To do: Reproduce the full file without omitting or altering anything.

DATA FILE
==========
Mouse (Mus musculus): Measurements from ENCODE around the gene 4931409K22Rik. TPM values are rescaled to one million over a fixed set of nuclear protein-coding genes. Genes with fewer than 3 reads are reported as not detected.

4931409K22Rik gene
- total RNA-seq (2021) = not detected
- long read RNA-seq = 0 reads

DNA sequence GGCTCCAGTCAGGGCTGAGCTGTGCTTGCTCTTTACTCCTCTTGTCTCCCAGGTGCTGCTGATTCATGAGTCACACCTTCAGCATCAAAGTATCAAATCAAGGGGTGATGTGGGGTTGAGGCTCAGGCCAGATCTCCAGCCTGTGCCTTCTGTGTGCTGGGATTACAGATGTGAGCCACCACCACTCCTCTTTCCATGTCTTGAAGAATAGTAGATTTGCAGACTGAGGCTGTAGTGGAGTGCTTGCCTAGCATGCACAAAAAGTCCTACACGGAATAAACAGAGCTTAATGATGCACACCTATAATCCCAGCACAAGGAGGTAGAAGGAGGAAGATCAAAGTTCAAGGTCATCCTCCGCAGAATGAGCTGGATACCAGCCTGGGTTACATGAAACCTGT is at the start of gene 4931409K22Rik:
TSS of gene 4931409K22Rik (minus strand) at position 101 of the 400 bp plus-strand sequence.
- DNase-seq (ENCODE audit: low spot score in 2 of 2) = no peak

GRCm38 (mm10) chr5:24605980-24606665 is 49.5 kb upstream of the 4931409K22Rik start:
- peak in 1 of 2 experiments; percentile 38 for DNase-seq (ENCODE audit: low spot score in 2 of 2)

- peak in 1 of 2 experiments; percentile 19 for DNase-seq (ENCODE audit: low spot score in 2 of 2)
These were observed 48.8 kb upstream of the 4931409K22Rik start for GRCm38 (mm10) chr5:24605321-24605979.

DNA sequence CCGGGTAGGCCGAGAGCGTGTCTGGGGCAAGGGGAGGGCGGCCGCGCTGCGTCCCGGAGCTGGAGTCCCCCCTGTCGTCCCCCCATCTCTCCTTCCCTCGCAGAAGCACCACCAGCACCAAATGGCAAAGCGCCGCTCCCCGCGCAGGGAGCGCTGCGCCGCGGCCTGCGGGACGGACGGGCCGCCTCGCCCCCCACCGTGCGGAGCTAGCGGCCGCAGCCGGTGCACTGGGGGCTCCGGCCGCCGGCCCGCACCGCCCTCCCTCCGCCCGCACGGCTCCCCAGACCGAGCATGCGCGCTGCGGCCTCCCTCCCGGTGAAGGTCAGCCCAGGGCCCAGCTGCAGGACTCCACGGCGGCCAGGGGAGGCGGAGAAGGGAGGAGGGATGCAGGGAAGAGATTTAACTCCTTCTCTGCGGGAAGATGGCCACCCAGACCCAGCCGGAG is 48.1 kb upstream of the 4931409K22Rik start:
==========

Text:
Mouse (Mus musculus): Measurements from ENCODE around the gene 4931409K22Rik. TPM values are rescaled to one million over a fixed set of nuclear protein-coding genes. Genes with fewer than 3 reads are reported as not detected.

4931409K22Rik gene
- total RNA-seq (2021) = not detected
- long read RNA-seq = 0 reads

DNA sequence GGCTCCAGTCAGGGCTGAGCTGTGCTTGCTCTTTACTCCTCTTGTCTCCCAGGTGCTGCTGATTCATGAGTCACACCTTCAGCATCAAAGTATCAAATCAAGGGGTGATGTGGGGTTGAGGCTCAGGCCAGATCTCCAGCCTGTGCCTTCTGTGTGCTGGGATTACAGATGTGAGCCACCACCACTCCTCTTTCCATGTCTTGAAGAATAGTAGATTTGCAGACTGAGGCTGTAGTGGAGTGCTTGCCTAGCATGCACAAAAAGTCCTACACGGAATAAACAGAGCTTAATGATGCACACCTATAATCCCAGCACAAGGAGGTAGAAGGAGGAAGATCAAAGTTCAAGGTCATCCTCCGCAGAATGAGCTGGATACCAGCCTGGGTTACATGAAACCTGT is at the start of gene 4931409K22Rik:
TSS of gene 4931409K22Rik (minus strand) at position 101 of the 400 bp plus-strand sequence.
- DNase-seq (ENCODE audit: low spot score in 2 of 2) = no peak

GRCm38 (mm10) chr5:24605980-24606665 is 49.5 kb upstream of the 4931409K22Rik start:
- peak in 1 of 2 experiments; percentile 38 for DNase-seq (ENCODE audit: low spot score in 2 of 2)

- peak in 1 of 2 experiments; percentile 19 for DNase-seq (ENCODE audit: low spot score in 2 of 2)
These were observed 48.8 kb upstream of the 4931409K22Rik start for GRCm38 (mm10) chr5:24605321-24605979.

DNA sequence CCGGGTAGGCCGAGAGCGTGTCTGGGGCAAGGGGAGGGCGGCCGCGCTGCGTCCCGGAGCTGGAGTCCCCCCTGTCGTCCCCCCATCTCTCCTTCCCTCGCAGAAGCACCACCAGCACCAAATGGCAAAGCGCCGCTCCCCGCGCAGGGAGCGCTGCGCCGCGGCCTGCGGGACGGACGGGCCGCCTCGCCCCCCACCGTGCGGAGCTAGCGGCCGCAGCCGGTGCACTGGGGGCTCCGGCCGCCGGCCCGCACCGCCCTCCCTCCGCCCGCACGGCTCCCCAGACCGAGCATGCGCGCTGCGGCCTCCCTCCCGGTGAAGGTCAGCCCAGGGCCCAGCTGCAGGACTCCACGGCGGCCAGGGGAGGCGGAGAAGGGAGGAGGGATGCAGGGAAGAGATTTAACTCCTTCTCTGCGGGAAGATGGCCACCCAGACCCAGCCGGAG is 48.1 kb upstream of the 4931409K22Rik start: